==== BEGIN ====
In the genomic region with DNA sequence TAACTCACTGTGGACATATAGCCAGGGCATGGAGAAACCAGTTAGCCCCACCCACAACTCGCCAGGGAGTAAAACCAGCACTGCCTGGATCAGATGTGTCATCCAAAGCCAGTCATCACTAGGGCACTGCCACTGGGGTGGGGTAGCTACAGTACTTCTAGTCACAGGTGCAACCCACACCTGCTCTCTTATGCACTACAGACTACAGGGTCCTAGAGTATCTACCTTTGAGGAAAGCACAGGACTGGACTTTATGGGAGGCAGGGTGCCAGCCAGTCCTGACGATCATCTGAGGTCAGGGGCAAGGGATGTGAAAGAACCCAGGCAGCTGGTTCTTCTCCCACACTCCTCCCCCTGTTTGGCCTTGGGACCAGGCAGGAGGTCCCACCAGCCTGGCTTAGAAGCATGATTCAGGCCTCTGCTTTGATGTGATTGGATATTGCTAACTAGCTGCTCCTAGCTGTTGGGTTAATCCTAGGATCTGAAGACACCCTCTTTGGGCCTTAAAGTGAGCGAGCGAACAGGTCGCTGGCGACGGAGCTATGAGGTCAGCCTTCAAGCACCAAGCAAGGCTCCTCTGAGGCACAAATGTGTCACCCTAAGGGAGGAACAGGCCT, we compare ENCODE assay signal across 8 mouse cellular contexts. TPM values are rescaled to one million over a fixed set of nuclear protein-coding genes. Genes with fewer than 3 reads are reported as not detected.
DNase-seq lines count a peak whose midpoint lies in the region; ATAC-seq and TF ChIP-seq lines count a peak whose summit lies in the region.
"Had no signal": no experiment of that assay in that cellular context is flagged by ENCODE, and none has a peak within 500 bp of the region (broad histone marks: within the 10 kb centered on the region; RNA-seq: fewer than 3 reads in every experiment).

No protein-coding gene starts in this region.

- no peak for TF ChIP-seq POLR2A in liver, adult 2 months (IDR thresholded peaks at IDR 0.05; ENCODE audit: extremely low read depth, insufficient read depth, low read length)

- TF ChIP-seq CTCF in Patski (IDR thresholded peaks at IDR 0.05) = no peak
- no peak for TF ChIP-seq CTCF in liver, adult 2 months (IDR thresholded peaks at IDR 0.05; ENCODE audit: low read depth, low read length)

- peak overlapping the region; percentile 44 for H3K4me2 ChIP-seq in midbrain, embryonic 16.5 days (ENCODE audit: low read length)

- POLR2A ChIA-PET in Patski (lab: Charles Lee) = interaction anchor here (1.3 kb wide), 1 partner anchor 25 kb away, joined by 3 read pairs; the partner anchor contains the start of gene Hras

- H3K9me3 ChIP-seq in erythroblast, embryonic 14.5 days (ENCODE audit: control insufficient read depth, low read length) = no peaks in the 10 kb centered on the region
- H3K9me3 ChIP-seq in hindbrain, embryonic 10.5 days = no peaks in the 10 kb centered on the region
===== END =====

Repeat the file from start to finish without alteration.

In the genomic region with DNA sequence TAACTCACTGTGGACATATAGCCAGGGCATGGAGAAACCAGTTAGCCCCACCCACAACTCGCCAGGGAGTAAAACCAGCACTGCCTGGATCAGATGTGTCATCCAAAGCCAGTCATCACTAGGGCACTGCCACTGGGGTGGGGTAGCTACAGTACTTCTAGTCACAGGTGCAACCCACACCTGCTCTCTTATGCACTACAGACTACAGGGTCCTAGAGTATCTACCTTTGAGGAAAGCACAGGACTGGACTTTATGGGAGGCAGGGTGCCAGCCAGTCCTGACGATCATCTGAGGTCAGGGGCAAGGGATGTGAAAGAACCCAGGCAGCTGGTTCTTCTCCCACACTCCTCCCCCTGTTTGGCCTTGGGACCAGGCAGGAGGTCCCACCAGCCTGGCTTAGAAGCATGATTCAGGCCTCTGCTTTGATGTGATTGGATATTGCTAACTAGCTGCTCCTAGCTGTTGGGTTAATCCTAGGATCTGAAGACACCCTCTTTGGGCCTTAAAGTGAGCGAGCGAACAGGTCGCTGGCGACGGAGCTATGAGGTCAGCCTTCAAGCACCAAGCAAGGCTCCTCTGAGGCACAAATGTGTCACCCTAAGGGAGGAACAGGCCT, we compare ENCODE assay signal across 8 mouse cellular contexts. TPM values are rescaled to one million over a fixed set of nuclear protein-coding genes. Genes with fewer than 3 reads are reported as not detected.
DNase-seq lines count a peak whose midpoint lies in the region; ATAC-seq and TF ChIP-seq lines count a peak whose summit lies in the region.
"Had no signal": no experiment of that assay in that cellular context is flagged by ENCODE, and none has a peak within 500 bp of the region (broad histone marks: within the 10 kb centered on the region; RNA-seq: fewer than 3 reads in every experiment).

No protein-coding gene starts in this region.

- no peak for TF ChIP-seq POLR2A in liver, adult 2 months (IDR thresholded peaks at IDR 0.05; ENCODE audit: extremely low read depth, insufficient read depth, low read length)

- TF ChIP-seq CTCF in Patski (IDR thresholded peaks at IDR 0.05) = no peak
- no peak for TF ChIP-seq CTCF in liver, adult 2 months (IDR thresholded peaks at IDR 0.05; ENCODE audit: low read depth, low read length)

- peak overlapping the region; percentile 44 for H3K4me2 ChIP-seq in midbrain, embryonic 16.5 days (ENCODE audit: low read length)

- POLR2A ChIA-PET in Patski (lab: Charles Lee) = interaction anchor here (1.3 kb wide), 1 partner anchor 25 kb away, joined by 3 read pairs; the partner anchor contains the start of gene Hras

- H3K9me3 ChIP-seq in erythroblast, embryonic 14.5 days (ENCODE audit: control insufficient read depth, low read length) = no peaks in the 10 kb centered on the region
- H3K9me3 ChIP-seq in hindbrain, embryonic 10.5 days = no peaks in the 10 kb centered on the region